If you do want the oversized traditional blanket scarf size, make sure to track down 60″ wide flannel. However, in all the photos in this post, I am wearing smaller square blanket scarves made from 42″ wide flannel. This works because of how you fold the scarf on the diagonal and loop it around your neck. Whichever width flannel you go with, the scarves will be wonderful and the method for making them is the same.
How do you make a no-sew flannel blanket scarf?
The first step is to wash and dry your flannel. Not only will this help soften up any of the lower-quality flannel, but it’ll also pre-shrink the flannel.
Once your flannel is washed and dried, you need to cut the finished edges (called selvage) off your flannel fabric. We need to remove these so the scarf will properly fray later—also, in many flannels, the selvage isn’t printed with the fabric print. No one wants “Copyright 2017 Joann Fabric” printed on the edge of their scarf! Most flannel comes with two edges finished, but some might not. Basically, if the edge looks hemmed and doesn’t have threads unraveling, you need to chop that hem off. You can use a pair of sharp fabric scissors or a ruler and a rotary cutter to make sure you get a straight line.
Next step, cut your flannel into a even-ish square. Normally with sewing projects, you need to be pretty darn accurate with your cutting so everything will align, but since this is a no-sew blanket scarf, you can get away with being not quite as precise. I tend to fold my piece of fabric into quarters, and then cut that into an even square.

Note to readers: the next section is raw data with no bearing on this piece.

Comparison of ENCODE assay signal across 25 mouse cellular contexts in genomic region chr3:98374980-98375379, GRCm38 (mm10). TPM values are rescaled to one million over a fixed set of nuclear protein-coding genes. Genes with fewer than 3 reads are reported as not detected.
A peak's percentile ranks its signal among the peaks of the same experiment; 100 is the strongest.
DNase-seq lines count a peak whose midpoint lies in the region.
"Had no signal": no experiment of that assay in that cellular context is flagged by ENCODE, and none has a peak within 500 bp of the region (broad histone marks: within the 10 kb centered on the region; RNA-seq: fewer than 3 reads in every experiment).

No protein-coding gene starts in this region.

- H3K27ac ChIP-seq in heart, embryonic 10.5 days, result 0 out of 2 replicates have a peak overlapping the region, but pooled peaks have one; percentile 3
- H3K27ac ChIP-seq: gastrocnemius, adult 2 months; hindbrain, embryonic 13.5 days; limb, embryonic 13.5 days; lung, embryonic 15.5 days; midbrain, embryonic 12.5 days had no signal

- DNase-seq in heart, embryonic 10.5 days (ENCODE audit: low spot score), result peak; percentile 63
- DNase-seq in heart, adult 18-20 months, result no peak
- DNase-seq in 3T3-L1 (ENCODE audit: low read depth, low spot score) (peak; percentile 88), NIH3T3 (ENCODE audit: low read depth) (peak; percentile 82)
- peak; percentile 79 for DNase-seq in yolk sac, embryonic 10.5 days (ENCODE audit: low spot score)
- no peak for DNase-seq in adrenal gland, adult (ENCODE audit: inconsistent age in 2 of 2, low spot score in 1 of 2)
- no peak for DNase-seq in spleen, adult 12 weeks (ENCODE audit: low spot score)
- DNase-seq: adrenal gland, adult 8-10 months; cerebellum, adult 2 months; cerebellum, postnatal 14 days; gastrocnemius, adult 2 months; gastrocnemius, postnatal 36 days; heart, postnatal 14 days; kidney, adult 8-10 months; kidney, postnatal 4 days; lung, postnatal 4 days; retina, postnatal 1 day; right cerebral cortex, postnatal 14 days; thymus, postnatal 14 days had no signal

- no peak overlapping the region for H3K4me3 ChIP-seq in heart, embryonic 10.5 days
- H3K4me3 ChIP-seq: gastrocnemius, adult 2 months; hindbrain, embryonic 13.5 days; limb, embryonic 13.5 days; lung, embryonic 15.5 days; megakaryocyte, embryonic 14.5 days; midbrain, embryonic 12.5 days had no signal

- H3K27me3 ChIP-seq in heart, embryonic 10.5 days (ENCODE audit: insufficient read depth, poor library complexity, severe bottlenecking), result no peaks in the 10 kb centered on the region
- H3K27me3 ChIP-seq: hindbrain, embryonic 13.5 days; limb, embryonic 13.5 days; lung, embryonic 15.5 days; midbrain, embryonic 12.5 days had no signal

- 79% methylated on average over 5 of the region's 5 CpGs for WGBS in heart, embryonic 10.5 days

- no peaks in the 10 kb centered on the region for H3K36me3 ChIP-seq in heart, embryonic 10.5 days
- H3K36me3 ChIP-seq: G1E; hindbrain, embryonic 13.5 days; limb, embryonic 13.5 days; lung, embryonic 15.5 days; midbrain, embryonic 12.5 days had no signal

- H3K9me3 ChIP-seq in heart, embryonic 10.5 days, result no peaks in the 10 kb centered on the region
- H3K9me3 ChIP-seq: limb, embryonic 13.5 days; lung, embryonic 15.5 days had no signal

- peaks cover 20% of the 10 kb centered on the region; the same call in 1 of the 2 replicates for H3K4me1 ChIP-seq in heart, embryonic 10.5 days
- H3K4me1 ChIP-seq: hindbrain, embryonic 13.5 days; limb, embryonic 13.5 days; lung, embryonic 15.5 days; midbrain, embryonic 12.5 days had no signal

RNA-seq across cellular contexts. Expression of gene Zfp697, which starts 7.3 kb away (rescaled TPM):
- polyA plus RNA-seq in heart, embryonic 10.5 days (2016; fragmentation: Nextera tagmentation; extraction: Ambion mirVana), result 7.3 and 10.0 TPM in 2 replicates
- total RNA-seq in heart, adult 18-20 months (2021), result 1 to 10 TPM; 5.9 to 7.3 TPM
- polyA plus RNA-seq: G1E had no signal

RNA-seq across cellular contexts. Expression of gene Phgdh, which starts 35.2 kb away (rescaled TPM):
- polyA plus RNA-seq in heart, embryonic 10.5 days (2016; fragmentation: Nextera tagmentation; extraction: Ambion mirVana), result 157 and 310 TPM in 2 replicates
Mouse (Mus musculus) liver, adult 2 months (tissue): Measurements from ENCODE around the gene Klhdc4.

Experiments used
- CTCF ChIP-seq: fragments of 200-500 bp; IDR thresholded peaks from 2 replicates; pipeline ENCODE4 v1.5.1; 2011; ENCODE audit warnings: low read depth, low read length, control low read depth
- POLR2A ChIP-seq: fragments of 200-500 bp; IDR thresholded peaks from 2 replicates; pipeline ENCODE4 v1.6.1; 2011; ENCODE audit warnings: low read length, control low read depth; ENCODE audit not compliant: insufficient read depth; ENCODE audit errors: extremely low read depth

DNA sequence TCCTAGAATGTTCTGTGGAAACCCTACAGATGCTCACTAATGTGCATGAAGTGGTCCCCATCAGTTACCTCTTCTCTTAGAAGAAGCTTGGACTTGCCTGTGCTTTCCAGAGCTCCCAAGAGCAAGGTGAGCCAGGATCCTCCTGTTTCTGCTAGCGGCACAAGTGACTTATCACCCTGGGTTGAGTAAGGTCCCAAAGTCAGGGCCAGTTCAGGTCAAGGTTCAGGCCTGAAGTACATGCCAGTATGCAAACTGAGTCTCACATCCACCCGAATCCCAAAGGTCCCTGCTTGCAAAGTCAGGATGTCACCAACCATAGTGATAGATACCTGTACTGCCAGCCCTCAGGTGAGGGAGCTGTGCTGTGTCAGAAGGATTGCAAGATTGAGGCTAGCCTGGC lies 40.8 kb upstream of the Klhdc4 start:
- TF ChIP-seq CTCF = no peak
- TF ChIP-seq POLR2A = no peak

How to do fray the edges of the blanket scarf?
And that’s all the cutting you have to do! Flannel does a really good job of not unraveling like crazy, so you don’t have to hem the edges (hence the no-sew part of this tutorial), but you do want to give the edges a finished look by adding a fray to the edges of scarf. There are a number of ways to get a good fray, but the two I recommend are:
Hands-off/carefree approach: use the washing machine to fray the edges
This is also the method I prefer if I’m making a number of scarves. You can load your whole washing machine full of them! I did nine blanket scarves one Christmas using this method. This method is pretty carefree—it’s not going to be a perfectly even fray, but it is super easy and I love the rustic look!
Cut slits as long as you want your fray to be every 1/4″ along all four sides. You can make these cuts very tiny for a short frayed edge or longer for a funkier fray. I do recommend keeping it under about an inch if you’re using the narrower width fabric.
Wash and dry repeatedly until the fray looks the way you’d like it to look. This gray cat scarf got this way after two rounds of washing and drying. Some flannels will take just one round, some will take quite a few. I’ve found that the softer the flannel to begin with, the quicker it frays.
Precise approach: fray it by hand
I’ll warn you. This method is tedious. But it’s also mindless and simple. You can easily do this while marathoning through cheesy Christmas movies on Netflix. Start with one edge, and separate out a thread (a small seam ripper might help), then pull it all the way the length of the scarf until it is separated. Trash that thread, and then start again. Keep on pulling out threads until the sides of the scarf have a fray that is as wide as desired. Repeat with all the other sides.
How do you package up a no-sew flannel blanket scarf for gifting?
Once you are done fraying all the edges, the scarf is DONE! Run a warm iron over the scarf to give it a finished look, then fold it up into a small shirt box. I like folding it so a little bit of the fray shows.
As far as care goes, I wouldn’t recommend putting this through the washing machine or the dryer—since the edges aren’t finished, it could unravel more than necessary. But honestly, who washes their scarves anyway? I know I don’t! Instead, spot clean the scarf if something gets on it, and if you really need to do a deep clean, hand wash it and let it dry flat.
If you’re concerned about the scarf unraveling too much, you could also run a coordinating straight stitch just to the inside of the fray to help avoid this. Happy holidays!